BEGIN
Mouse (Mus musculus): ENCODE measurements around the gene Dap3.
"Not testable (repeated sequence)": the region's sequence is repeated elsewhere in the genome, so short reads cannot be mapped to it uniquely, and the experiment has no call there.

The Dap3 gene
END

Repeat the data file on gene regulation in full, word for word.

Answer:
Mouse (Mus musculus): ENCODE measurements around the gene Dap3.
"Not testable (repeated sequence)": the region's sequence is repeated elsewhere in the genome, so short reads cannot be mapped to it uniquely, and the experiment has no call there.

The Dap3 gene